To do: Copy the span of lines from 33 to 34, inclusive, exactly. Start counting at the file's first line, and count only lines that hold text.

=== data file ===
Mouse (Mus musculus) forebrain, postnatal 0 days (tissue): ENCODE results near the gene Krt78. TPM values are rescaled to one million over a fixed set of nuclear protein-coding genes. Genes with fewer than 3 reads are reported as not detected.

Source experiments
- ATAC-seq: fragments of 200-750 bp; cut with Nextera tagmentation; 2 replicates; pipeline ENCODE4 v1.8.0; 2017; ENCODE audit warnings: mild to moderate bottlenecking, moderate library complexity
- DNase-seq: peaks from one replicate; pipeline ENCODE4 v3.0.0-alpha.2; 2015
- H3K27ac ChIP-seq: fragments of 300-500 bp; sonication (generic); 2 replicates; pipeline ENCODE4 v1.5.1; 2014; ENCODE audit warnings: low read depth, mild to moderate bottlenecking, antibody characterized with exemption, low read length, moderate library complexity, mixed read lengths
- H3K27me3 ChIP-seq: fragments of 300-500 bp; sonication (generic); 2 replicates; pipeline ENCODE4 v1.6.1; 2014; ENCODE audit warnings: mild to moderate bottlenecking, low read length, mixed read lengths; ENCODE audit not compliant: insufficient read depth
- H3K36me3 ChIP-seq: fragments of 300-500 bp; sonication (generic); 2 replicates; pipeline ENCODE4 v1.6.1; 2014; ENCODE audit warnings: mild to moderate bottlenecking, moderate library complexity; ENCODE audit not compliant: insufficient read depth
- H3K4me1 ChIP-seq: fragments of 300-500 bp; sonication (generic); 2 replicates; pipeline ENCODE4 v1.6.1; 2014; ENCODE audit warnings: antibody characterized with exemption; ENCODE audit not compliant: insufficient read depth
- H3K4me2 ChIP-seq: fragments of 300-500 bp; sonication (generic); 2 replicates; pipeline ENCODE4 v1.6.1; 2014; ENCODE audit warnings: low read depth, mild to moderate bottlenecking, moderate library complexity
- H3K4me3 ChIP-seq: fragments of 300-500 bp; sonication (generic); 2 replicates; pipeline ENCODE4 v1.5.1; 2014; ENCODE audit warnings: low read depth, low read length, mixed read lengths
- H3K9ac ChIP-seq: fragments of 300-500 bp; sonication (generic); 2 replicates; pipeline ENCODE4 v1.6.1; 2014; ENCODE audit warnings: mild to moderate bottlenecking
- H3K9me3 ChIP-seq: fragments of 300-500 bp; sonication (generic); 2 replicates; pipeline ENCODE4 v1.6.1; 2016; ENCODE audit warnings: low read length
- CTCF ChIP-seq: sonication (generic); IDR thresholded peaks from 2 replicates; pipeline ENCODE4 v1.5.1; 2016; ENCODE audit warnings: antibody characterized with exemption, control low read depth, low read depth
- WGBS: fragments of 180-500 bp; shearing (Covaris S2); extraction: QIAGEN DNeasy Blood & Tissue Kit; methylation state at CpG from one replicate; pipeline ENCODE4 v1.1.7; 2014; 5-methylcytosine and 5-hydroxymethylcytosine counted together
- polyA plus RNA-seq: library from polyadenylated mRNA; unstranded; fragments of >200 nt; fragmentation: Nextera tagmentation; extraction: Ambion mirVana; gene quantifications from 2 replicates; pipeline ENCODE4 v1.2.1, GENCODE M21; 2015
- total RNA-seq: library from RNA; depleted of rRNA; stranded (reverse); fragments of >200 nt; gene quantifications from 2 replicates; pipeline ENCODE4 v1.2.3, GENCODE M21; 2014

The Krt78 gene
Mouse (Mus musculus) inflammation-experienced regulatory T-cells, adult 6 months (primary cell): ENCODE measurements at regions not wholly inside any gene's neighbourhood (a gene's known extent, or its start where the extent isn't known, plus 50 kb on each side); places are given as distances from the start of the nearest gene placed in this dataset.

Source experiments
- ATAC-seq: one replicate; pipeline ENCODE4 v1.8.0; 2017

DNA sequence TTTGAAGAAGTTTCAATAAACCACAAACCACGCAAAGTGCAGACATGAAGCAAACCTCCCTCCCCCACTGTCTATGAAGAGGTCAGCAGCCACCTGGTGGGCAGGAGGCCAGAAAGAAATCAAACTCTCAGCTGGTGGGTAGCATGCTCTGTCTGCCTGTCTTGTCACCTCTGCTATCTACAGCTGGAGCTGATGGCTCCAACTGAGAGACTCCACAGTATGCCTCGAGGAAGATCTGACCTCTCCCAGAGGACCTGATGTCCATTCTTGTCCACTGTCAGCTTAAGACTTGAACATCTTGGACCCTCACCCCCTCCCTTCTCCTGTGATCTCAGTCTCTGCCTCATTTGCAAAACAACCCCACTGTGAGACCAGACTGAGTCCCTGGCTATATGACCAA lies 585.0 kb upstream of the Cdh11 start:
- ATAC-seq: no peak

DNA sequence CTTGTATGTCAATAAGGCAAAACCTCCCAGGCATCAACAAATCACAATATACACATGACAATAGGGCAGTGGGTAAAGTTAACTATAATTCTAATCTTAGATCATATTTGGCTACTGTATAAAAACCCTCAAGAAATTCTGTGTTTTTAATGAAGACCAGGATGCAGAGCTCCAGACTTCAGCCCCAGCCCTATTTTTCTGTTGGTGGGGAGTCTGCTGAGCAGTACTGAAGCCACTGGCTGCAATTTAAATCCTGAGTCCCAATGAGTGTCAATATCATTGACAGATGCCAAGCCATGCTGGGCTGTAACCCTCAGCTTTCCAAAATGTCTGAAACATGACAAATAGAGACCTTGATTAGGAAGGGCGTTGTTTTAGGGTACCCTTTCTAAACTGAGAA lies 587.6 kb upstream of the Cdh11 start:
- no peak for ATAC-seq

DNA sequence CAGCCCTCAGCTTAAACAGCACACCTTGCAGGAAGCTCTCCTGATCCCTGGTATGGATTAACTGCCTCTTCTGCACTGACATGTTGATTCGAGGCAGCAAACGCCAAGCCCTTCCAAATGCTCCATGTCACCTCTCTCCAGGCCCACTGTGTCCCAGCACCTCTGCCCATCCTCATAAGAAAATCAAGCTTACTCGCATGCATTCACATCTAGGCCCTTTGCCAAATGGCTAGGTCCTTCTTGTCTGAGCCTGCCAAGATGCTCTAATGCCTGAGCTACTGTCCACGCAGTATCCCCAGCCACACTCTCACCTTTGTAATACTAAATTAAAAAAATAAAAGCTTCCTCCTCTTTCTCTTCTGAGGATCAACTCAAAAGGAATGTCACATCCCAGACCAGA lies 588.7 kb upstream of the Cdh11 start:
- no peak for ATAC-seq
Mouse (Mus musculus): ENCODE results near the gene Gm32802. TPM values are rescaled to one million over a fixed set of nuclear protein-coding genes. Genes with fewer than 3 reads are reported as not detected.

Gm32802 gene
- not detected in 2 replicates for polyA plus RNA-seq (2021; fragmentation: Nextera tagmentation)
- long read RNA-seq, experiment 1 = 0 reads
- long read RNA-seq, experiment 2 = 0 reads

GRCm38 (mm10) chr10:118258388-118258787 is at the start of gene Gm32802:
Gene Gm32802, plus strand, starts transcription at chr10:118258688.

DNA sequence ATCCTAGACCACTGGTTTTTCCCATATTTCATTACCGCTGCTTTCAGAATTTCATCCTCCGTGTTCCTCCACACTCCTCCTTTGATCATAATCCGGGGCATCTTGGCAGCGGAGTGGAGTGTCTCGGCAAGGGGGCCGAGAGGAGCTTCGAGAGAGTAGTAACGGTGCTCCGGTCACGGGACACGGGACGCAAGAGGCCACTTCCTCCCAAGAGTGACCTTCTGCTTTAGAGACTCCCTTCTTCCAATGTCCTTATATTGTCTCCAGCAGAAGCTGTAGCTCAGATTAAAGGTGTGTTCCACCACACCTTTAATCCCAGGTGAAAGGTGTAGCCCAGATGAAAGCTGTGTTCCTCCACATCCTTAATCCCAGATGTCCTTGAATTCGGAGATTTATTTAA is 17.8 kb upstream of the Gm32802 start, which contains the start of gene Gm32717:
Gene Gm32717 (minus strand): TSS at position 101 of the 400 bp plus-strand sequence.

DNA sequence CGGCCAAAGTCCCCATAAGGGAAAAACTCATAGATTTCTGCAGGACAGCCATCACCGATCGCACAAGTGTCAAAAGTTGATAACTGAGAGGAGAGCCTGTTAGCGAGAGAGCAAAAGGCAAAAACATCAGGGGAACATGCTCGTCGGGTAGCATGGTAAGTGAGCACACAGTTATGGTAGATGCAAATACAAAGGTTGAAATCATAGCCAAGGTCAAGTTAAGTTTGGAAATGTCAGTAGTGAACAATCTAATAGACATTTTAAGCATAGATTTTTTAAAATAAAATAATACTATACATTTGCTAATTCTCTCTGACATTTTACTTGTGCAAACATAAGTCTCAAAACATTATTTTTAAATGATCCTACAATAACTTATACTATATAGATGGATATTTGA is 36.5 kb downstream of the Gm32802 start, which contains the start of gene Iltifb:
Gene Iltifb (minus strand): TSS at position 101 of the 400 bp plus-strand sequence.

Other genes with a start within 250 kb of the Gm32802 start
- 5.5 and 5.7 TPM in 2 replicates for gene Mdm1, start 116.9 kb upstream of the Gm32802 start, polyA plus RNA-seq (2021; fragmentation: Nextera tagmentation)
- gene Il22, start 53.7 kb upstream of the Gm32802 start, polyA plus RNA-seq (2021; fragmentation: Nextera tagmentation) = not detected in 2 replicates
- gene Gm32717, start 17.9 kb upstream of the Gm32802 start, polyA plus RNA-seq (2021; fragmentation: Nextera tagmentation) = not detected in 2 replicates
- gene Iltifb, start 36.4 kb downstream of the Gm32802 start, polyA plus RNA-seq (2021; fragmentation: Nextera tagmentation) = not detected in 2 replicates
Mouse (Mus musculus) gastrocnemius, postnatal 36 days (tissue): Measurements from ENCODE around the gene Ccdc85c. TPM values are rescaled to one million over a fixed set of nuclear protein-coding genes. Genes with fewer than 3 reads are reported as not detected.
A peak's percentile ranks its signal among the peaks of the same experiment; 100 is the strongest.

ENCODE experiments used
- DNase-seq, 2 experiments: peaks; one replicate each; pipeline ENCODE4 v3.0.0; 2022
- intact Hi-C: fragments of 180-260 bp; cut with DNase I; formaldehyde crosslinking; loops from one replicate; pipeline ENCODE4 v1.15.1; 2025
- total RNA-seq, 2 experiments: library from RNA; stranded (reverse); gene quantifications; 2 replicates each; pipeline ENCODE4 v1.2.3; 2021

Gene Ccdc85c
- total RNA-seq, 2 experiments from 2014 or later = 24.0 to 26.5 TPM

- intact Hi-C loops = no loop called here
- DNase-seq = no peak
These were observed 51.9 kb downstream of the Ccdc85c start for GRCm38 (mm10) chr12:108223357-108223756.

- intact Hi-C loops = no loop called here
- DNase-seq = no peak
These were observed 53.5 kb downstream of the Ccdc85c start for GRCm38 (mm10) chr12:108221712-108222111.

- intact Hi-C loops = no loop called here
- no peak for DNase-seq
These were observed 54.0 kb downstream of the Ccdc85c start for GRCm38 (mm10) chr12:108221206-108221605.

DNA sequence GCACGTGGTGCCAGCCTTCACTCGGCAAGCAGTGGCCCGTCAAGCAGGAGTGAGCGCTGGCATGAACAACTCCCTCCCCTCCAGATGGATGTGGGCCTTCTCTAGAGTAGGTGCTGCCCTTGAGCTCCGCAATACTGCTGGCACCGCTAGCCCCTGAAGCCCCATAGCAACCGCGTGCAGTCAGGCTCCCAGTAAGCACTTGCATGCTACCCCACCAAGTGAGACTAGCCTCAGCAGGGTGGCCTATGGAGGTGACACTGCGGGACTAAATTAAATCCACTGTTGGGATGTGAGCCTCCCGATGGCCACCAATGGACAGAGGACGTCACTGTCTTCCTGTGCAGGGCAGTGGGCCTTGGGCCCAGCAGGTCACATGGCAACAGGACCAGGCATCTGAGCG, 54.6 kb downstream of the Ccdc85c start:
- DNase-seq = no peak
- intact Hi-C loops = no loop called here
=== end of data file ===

Gene Gm32802, plus strand, starts transcription at chr10:118258688.

DNA sequence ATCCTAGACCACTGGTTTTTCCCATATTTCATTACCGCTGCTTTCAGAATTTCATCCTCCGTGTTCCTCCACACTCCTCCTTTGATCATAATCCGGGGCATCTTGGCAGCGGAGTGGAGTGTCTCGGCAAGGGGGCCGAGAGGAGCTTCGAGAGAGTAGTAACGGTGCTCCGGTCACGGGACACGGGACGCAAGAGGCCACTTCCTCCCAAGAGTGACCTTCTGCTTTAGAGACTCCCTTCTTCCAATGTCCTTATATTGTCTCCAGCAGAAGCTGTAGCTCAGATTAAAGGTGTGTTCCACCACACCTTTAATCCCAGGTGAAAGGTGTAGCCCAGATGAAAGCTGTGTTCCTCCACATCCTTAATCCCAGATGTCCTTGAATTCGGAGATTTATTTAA is 17.8 kb upstream of the Gm32802 start, which contains the start of gene Gm32717: